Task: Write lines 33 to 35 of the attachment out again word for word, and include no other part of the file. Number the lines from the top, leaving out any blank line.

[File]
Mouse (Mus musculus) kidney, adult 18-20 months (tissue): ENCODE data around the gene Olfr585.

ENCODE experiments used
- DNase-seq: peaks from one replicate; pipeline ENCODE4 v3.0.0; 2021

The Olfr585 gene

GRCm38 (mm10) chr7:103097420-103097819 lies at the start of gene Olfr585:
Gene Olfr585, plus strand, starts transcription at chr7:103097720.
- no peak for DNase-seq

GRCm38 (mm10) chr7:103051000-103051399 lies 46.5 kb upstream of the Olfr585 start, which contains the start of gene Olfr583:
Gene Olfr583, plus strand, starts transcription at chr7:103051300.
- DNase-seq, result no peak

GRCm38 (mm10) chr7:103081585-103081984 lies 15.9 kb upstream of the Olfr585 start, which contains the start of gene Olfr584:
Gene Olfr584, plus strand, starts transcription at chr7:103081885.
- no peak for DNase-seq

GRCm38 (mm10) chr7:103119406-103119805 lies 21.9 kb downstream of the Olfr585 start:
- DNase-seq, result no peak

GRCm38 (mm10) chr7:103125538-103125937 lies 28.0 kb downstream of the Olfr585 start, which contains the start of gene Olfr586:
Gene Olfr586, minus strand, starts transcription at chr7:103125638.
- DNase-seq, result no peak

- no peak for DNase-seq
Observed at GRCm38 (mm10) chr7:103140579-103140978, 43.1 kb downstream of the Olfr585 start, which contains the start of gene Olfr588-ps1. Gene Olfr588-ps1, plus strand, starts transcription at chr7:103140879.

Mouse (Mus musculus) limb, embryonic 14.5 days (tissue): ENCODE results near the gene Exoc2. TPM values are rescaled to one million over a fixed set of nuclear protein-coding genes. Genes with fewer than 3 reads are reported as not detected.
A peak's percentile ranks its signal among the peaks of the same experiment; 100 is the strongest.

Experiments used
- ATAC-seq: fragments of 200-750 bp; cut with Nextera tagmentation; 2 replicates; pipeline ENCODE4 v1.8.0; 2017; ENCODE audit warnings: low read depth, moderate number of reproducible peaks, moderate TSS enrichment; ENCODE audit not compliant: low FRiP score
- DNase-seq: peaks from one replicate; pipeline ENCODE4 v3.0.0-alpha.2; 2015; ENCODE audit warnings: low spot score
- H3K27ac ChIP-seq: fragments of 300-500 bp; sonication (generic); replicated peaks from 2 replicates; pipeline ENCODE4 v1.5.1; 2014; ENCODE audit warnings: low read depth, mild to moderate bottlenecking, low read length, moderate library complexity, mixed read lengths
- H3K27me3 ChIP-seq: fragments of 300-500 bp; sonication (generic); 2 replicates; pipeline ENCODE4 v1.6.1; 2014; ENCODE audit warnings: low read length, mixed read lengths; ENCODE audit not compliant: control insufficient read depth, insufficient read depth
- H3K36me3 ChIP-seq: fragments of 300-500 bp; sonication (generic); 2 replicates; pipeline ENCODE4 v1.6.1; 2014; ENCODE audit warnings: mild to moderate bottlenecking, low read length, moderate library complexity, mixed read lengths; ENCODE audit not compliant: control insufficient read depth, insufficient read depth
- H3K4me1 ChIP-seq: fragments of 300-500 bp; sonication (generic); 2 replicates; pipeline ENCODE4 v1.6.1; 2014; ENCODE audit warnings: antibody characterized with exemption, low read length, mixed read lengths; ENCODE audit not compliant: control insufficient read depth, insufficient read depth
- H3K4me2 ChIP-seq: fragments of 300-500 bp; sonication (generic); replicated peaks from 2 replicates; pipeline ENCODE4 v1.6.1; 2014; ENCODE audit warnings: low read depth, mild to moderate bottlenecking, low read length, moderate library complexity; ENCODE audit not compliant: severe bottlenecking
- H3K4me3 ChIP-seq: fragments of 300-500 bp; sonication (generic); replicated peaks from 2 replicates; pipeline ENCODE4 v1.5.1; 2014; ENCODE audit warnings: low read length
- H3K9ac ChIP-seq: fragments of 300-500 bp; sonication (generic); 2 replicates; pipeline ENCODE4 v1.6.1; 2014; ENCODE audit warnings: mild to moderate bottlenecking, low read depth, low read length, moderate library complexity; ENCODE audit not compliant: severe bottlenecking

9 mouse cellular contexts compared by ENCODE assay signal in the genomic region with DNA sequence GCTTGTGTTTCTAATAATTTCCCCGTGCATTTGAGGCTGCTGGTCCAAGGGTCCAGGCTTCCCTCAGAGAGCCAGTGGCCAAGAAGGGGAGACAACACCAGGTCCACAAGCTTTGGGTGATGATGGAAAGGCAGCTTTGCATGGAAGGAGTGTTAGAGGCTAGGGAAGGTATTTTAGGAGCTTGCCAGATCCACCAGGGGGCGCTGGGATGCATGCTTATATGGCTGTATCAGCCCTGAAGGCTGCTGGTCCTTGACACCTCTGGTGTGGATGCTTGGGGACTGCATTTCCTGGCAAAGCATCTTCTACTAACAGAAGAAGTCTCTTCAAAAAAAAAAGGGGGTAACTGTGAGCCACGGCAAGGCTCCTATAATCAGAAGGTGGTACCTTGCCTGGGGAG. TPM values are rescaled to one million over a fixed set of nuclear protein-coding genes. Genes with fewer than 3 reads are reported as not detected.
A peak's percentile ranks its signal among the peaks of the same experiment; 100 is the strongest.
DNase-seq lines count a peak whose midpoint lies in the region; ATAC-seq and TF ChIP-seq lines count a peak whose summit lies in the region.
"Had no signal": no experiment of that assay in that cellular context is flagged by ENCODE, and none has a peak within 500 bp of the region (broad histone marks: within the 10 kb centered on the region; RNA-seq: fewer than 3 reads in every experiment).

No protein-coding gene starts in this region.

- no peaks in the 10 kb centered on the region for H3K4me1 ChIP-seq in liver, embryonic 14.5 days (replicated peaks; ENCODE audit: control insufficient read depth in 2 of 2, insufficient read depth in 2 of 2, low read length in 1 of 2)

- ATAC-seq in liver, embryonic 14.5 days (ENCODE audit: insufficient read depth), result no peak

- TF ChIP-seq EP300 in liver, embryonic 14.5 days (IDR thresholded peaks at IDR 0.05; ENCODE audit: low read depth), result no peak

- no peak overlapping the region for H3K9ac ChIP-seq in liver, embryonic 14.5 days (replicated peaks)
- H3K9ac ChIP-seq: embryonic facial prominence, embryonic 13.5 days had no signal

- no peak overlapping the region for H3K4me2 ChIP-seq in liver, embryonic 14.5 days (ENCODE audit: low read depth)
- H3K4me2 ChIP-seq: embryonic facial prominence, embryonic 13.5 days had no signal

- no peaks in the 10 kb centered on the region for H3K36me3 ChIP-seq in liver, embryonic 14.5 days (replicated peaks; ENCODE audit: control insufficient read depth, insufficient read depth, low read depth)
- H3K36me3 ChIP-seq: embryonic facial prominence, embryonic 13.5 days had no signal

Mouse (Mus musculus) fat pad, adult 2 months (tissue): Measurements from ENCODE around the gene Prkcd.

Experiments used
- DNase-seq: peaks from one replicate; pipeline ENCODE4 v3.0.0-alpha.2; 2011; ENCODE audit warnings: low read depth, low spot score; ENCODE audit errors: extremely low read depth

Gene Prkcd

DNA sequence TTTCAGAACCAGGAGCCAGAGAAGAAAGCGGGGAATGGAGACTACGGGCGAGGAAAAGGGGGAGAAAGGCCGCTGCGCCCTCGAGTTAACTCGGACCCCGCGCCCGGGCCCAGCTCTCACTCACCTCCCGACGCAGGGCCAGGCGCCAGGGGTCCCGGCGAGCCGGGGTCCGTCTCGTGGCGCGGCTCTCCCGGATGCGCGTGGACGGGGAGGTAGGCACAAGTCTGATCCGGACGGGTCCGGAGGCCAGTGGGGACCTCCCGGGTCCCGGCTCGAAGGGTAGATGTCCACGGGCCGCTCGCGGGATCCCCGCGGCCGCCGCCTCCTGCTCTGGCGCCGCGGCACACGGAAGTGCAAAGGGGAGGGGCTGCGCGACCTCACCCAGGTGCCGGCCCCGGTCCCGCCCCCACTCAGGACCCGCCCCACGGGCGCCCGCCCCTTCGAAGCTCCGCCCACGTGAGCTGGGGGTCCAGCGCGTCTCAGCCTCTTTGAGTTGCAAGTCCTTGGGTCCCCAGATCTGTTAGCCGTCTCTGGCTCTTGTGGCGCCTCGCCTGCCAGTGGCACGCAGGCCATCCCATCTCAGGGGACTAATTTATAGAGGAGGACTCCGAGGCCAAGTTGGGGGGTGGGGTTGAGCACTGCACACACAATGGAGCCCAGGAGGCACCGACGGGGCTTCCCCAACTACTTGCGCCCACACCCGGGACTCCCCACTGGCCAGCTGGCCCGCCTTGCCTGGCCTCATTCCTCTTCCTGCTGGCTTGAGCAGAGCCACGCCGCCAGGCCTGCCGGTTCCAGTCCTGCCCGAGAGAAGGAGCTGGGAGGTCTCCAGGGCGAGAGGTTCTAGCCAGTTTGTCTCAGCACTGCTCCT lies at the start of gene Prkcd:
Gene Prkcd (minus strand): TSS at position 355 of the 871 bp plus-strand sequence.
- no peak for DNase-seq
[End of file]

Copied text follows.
9 mouse cellular contexts compared by ENCODE assay signal in the genomic region with DNA sequence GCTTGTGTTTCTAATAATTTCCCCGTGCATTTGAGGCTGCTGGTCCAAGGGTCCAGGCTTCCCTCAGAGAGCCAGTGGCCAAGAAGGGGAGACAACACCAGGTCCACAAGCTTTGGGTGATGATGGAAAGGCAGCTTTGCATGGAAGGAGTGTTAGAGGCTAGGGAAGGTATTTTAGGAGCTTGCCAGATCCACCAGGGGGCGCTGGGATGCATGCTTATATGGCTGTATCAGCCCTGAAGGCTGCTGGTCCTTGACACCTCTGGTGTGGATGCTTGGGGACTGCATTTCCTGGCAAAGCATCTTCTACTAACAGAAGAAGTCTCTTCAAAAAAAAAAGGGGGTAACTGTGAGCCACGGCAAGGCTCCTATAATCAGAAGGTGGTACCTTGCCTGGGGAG. TPM values are rescaled to one million over a fixed set of nuclear protein-coding genes. Genes with fewer than 3 reads are reported as not detected.
A peak's percentile ranks its signal among the peaks of the same experiment; 100 is the strongest.
DNase-seq lines count a peak whose midpoint lies in the region; ATAC-seq and TF ChIP-seq lines count a peak whose summit lies in the region.